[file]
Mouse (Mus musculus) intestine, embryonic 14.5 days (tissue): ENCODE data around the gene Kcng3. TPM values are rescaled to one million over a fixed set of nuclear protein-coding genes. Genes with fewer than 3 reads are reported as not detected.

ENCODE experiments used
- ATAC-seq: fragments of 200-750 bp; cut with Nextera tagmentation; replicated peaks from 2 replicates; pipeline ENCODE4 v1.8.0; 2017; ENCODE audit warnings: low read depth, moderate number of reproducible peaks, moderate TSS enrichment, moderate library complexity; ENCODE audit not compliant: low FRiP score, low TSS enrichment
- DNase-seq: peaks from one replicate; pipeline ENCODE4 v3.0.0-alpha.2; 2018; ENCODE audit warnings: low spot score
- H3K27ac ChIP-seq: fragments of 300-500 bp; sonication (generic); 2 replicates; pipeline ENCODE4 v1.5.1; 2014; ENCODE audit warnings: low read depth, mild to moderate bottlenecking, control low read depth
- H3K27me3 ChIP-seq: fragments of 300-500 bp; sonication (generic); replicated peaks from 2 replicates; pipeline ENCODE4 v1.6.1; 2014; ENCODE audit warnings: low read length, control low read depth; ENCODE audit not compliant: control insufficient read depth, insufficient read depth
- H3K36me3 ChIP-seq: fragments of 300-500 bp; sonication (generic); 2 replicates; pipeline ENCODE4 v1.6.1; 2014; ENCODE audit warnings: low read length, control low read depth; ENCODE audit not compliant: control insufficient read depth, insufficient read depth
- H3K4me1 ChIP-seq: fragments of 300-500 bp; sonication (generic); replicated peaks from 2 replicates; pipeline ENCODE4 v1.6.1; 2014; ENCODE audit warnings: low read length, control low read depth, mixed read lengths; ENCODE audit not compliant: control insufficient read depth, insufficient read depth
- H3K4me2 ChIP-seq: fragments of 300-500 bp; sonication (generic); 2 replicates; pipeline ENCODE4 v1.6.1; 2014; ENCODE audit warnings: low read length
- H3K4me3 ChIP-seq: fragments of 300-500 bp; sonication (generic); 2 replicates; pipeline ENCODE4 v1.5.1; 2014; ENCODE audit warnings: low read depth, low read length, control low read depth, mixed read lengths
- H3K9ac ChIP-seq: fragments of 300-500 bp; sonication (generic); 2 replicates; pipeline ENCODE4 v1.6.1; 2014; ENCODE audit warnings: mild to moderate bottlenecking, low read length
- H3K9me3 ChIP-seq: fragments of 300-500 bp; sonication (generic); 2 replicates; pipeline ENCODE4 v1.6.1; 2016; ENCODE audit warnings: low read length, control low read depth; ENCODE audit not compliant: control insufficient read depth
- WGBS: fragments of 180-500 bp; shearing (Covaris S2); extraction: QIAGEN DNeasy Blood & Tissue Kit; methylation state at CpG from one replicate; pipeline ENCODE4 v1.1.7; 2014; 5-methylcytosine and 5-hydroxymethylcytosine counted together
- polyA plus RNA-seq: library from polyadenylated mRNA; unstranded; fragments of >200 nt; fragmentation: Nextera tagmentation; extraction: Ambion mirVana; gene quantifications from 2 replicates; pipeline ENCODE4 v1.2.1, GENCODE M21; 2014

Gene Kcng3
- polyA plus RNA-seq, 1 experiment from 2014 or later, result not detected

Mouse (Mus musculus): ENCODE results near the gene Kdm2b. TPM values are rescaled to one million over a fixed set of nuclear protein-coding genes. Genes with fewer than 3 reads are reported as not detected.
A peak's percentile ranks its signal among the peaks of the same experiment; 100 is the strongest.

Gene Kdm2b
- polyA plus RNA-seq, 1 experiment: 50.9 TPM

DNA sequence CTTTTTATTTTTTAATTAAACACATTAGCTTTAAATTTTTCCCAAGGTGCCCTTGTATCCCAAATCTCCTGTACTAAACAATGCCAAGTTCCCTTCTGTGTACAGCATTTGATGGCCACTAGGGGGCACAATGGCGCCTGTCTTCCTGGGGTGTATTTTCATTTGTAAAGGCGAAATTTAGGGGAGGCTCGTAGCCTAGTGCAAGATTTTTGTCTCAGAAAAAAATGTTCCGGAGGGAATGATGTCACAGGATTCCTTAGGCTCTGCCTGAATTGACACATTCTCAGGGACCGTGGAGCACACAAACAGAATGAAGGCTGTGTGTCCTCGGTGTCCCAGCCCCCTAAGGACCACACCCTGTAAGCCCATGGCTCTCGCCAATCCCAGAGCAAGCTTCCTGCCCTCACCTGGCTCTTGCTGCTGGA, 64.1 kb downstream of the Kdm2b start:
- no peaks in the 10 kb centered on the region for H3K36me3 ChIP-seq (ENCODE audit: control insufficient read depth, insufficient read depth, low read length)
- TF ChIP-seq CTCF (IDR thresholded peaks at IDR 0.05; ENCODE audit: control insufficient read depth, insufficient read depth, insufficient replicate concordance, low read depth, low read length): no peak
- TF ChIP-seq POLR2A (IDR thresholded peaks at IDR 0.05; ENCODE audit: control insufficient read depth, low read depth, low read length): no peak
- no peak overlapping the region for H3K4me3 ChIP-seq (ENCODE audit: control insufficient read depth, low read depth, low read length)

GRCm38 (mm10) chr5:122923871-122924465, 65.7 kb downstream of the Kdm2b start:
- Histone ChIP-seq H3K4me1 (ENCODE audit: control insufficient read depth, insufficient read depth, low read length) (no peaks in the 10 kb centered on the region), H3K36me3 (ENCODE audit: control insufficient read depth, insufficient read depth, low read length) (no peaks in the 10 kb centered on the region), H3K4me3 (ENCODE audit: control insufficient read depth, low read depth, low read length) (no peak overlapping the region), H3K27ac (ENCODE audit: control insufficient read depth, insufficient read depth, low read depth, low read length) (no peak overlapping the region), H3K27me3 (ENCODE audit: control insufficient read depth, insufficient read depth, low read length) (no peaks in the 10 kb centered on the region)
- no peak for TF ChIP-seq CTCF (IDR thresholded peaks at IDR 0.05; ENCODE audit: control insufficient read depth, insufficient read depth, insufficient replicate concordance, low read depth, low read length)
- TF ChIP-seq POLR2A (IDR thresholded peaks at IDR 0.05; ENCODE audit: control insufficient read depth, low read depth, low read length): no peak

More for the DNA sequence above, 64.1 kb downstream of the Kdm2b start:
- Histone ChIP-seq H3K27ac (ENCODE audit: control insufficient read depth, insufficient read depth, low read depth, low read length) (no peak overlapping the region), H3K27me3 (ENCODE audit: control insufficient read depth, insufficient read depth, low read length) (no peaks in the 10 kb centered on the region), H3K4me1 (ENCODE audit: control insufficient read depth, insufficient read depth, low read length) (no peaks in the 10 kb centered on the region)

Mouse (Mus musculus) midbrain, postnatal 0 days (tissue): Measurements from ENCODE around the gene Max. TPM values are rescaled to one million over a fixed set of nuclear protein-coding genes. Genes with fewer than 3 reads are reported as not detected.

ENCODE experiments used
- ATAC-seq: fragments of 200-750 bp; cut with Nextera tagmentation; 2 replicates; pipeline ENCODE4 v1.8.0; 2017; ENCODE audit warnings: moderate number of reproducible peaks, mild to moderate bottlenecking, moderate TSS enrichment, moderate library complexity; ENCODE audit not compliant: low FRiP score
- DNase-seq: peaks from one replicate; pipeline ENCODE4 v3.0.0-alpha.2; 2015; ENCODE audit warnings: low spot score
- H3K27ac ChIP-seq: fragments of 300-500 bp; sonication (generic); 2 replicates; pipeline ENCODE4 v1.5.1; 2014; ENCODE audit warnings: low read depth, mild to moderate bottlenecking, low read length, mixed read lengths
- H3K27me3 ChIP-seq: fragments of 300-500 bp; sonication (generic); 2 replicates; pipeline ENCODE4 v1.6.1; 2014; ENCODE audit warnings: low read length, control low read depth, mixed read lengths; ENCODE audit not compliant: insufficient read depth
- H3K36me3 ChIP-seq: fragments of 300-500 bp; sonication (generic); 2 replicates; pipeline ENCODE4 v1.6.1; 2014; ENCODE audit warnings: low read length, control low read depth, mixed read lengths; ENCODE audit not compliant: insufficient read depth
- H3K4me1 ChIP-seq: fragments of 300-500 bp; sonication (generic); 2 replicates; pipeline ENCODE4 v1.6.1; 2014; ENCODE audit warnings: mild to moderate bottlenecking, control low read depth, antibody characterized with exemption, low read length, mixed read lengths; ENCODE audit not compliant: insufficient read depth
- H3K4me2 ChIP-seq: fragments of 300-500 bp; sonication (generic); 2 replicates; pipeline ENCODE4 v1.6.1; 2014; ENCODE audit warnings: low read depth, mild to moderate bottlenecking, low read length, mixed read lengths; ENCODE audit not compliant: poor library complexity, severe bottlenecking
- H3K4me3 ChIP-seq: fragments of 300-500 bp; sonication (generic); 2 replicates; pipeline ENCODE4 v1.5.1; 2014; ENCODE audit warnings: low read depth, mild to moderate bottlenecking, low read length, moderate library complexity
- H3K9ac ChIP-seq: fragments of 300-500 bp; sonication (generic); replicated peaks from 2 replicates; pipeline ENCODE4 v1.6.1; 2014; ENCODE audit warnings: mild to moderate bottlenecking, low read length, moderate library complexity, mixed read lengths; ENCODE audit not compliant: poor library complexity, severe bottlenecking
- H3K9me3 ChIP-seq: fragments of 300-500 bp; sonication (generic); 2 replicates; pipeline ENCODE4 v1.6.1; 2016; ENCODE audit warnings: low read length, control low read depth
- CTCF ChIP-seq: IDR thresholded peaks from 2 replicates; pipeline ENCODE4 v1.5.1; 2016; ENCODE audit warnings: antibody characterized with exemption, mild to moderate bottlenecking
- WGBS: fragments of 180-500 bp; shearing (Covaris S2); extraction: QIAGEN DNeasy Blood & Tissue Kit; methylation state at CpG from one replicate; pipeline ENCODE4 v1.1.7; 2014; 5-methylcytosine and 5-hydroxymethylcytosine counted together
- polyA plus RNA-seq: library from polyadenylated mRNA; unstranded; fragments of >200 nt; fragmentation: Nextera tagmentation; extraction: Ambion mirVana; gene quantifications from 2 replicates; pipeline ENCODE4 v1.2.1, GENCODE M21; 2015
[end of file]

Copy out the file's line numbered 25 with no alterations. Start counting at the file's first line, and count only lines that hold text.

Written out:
- no peak overlapping the region for H3K4me3 ChIP-seq (ENCODE audit: control insufficient read depth, low read depth, low read length)